Brienne and Cat are now on the run. Cat's plan is to swing by Robb's camp and then back up to Winterfell to see her boys. Brienne's plan is to deliver Cat to safety, and then go stab Stannis in the face. Cat points out that this is an ill-advised idea, and Brienne ends up swearing herself to Cat's service instead, in return for the promise that Cat won't hold her back if the opportunity to stab Stannis in the face ever does ever conveniently present itself.
King's Landing: The Fire That Burns...Everything
We swing on over to King's Landing just in time for an exposition-filled scene between Tyrion and Cersei that is so witty, we don't even need random boobs to hide the info dump. Here is what we learn: There are all sorts of rumors about who killed Renly; Tyrion really is shipping Myrcella off to Dorne; The King (read: Cersei) is taking charge of war preparations and Tyrion is totally shut out.
Tyrion, not one to leave the fate of the Kingdom in the hands of his sister and her devil spawn, pumps his new friend Lancel for information. Lancel spills that Cersei is having something called wildfire made, which Tyrion finds so unbelievable he once again threatens to tell the world about Lancel and Cersei until the poor kid — who must be seriously regretting sleeping with his cousin at this point — swears that it really is the truth.
Bronn and Tyrion go on an expedition. As they wander through the streets they stumble on a rabble-rouser speechifying about their rotten King. Tyrion is sympathetic until Bronn points out the people hate Tyrion, too. It turns out the common man just doesn't grasp the subtleties of all his helpful behind-the-scenes maneuvering. It's hard out there for an Imp who's related to the most hated family in the Kingdom.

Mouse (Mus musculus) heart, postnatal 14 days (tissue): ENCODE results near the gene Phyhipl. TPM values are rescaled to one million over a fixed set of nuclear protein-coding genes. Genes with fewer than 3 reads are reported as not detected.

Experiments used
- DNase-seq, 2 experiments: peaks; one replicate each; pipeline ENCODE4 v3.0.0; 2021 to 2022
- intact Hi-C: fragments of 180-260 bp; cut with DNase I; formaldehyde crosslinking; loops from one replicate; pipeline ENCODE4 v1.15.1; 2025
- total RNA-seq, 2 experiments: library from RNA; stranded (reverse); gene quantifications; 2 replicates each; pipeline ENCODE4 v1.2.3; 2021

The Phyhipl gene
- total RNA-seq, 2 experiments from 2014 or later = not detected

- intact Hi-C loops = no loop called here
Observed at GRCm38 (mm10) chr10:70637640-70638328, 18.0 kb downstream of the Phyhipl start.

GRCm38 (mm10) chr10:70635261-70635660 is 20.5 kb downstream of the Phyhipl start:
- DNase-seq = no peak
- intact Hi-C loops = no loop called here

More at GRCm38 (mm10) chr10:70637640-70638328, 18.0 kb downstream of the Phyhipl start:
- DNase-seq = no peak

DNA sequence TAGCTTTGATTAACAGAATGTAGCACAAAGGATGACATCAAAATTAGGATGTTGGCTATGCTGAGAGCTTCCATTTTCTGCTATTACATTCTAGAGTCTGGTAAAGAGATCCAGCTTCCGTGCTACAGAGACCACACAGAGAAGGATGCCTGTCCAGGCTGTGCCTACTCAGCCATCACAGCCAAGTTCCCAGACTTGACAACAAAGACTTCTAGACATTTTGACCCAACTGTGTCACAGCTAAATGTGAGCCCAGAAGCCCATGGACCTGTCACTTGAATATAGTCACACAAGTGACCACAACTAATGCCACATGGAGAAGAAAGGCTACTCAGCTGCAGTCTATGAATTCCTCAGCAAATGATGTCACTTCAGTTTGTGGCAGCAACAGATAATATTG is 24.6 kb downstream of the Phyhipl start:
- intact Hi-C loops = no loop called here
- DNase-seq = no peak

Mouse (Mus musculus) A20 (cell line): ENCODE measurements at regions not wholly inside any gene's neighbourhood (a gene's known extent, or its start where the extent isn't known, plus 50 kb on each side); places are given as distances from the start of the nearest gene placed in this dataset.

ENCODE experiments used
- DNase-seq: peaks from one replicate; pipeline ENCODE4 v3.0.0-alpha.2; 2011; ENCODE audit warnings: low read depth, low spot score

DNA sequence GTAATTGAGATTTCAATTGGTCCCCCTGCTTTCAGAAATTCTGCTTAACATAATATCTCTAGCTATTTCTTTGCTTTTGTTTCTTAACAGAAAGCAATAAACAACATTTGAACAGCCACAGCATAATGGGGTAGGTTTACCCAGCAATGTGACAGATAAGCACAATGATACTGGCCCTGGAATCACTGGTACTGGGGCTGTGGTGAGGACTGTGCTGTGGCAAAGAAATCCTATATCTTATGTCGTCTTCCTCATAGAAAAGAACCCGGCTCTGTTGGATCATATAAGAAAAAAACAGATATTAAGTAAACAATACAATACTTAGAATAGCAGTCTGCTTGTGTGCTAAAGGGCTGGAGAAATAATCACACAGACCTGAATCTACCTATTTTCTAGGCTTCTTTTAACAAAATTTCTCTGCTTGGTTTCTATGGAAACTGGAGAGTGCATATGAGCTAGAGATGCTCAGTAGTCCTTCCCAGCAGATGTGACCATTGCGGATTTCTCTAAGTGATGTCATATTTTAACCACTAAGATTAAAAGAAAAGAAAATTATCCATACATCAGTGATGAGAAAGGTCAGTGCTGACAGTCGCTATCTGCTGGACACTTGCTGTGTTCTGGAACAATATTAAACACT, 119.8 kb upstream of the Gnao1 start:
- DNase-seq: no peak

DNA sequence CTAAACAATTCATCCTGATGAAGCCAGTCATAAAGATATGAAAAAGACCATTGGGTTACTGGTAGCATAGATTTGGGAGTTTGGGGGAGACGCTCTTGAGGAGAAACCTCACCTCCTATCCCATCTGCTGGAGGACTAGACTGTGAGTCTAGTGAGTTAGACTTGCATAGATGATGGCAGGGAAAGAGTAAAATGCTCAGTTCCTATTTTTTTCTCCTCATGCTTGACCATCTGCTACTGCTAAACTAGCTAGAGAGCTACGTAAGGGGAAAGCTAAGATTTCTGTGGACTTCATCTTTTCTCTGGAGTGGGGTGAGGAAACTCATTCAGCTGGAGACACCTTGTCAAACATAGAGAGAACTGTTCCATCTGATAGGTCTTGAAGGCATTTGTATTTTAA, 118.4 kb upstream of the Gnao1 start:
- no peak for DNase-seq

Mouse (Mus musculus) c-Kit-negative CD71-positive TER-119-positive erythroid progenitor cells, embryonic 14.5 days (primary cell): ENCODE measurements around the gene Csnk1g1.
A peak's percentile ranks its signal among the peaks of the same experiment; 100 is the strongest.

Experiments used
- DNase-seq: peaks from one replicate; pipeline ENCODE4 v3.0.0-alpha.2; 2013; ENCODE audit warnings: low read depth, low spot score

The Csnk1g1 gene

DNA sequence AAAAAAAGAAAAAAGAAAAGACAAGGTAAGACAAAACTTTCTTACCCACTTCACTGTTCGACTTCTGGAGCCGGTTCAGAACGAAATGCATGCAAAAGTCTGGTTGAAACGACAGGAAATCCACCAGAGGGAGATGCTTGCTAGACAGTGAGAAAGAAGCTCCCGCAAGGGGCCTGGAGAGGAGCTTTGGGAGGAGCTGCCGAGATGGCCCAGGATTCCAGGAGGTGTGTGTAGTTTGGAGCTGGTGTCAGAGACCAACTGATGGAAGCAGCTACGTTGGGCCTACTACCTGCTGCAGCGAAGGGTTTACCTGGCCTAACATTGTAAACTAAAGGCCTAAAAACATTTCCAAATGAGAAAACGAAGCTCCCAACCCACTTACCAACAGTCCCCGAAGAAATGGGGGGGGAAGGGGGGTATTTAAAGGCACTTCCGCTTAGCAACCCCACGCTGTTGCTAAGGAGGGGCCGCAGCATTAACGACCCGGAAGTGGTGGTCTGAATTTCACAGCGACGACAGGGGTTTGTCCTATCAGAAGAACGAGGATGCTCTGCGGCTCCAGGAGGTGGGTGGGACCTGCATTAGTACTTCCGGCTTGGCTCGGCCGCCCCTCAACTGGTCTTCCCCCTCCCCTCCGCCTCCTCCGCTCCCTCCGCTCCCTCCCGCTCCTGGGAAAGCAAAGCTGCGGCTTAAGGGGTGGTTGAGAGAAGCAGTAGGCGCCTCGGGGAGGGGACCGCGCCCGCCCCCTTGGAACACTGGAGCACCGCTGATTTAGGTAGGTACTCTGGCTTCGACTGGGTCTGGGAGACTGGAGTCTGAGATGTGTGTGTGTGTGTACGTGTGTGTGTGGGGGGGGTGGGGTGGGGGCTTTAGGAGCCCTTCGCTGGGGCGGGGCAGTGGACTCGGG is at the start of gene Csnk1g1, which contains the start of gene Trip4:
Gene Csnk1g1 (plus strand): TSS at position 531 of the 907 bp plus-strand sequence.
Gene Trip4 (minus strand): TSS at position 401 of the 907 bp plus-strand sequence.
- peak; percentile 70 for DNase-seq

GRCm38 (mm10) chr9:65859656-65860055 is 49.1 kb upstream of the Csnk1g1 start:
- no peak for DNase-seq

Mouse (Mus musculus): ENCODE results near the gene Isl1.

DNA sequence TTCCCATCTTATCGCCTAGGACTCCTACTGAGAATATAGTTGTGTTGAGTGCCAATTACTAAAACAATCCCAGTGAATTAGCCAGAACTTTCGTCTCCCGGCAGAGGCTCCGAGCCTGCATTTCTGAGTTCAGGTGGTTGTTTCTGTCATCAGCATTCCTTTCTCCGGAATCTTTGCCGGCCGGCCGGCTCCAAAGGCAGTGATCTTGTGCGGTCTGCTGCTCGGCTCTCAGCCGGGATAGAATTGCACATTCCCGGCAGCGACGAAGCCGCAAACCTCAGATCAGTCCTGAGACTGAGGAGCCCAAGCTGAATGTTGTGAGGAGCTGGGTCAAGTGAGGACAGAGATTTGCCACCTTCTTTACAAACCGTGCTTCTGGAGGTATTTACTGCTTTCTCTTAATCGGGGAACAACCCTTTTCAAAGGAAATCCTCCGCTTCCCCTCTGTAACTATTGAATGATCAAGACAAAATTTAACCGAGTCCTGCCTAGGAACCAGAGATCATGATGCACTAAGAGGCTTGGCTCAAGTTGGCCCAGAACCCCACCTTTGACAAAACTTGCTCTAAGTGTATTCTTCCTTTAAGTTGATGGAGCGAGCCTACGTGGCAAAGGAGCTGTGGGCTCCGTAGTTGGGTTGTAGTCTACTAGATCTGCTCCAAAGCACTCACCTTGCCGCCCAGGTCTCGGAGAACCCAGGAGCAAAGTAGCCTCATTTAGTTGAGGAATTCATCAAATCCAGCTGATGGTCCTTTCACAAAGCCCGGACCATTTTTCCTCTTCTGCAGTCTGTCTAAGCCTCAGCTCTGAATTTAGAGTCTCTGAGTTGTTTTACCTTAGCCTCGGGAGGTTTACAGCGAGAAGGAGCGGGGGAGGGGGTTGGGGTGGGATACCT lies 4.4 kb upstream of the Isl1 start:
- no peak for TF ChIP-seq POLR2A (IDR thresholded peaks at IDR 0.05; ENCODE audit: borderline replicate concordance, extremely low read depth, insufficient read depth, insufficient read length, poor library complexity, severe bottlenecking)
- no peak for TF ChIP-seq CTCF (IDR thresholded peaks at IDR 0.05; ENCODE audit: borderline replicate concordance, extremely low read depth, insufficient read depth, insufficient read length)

Bronn and Tyrion finally meet up with the pyromancer and it turns out he and his guild of pyromancer buddies really have been making wildfire, which is this green substance that burns everything. Steel, flesh, whatever: it all just melts away. We're talking some seriously dangerous stuff, and Cersei has commissioned enough to burn down the whole damn city if things go wrong. Bronn thinks the idea of using it in battle is insane for that very reason. Tyrion agrees, which is why he commands the pyromancer to stop making wildfire for Cersei — and to start making it for him. To be fair, if something that destructive is going to be floating around King's Landing, Tyrion is basically the only person even a little qualified to be in charge of it, so this seems like an okay plan. Kinda.
Remember how Balon agreed to give Theon one lousy little boat to raid fishing villages with? Well, it turns out he can't even do that right, since his men won't listen to him, and basically threaten mutiny to his face before they even get to the boat. Right in front of Yara, too. That's gotta sting.